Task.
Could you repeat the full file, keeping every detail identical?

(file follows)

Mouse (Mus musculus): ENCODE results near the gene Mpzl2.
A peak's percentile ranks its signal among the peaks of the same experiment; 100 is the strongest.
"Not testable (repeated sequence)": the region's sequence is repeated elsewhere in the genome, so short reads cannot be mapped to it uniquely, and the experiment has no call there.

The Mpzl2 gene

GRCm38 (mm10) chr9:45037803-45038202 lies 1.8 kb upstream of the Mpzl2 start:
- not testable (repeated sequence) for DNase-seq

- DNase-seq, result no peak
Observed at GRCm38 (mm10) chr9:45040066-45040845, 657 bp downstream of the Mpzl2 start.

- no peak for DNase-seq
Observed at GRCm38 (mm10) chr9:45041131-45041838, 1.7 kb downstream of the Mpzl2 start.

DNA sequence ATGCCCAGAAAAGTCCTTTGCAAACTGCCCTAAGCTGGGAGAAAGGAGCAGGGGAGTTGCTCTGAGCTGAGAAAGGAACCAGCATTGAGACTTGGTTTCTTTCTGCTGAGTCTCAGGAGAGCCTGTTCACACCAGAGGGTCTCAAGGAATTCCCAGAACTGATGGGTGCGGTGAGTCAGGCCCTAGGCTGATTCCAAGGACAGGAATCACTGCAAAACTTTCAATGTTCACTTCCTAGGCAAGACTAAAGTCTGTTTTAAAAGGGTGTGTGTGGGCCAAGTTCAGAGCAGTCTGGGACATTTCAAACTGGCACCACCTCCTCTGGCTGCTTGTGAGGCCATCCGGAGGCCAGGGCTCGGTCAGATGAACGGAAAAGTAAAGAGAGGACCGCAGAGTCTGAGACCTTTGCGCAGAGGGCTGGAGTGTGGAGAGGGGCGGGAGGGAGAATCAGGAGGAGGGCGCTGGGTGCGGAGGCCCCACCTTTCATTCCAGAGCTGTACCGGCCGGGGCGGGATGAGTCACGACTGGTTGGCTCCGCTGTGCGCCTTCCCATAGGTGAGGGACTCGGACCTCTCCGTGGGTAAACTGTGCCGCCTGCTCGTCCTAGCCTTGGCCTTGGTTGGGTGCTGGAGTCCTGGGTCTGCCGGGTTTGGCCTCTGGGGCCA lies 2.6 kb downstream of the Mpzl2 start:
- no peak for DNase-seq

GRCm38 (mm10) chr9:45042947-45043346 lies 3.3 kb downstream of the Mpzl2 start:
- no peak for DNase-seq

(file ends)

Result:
Mouse (Mus musculus): ENCODE results near the gene Mpzl2.
A peak's percentile ranks its signal among the peaks of the same experiment; 100 is the strongest.
"Not testable (repeated sequence)": the region's sequence is repeated elsewhere in the genome, so short reads cannot be mapped to it uniquely, and the experiment has no call there.

The Mpzl2 gene

GRCm38 (mm10) chr9:45037803-45038202 lies 1.8 kb upstream of the Mpzl2 start:
- not testable (repeated sequence) for DNase-seq

- DNase-seq, result no peak
Observed at GRCm38 (mm10) chr9:45040066-45040845, 657 bp downstream of the Mpzl2 start.

- no peak for DNase-seq
Observed at GRCm38 (mm10) chr9:45041131-45041838, 1.7 kb downstream of the Mpzl2 start.

DNA sequence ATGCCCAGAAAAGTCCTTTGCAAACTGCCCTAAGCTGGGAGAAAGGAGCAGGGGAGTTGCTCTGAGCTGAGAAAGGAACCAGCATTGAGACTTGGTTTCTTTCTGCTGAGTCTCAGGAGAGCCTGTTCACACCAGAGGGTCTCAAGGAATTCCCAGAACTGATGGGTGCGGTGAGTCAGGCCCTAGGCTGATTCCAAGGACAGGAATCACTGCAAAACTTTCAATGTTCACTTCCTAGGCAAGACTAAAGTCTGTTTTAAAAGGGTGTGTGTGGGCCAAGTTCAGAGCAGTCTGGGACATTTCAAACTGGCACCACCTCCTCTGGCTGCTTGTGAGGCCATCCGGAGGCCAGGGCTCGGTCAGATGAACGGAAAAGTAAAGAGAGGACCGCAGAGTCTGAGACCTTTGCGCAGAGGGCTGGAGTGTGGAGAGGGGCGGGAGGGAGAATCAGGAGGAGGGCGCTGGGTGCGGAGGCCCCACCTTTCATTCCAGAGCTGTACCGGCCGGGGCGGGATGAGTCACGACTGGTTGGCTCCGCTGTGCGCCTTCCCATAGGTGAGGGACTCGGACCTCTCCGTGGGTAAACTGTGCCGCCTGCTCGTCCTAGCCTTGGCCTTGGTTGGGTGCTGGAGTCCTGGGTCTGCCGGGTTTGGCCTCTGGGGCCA lies 2.6 kb downstream of the Mpzl2 start:
- no peak for DNase-seq

GRCm38 (mm10) chr9:45042947-45043346 lies 3.3 kb downstream of the Mpzl2 start:
- no peak for DNase-seq